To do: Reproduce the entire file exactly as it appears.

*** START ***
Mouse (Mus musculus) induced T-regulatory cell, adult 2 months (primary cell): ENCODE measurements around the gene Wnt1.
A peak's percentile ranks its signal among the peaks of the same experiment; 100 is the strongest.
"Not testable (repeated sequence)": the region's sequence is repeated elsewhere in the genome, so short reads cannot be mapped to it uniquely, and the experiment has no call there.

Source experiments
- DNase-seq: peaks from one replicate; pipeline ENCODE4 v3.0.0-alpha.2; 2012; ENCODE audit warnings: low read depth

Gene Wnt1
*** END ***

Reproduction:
Mouse (Mus musculus) induced T-regulatory cell, adult 2 months (primary cell): ENCODE measurements around the gene Wnt1.
A peak's percentile ranks its signal among the peaks of the same experiment; 100 is the strongest.
"Not testable (repeated sequence)": the region's sequence is repeated elsewhere in the genome, so short reads cannot be mapped to it uniquely, and the experiment has no call there.

Source experiments
- DNase-seq: peaks from one replicate; pipeline ENCODE4 v3.0.0-alpha.2; 2012; ENCODE audit warnings: low read depth

Gene Wnt1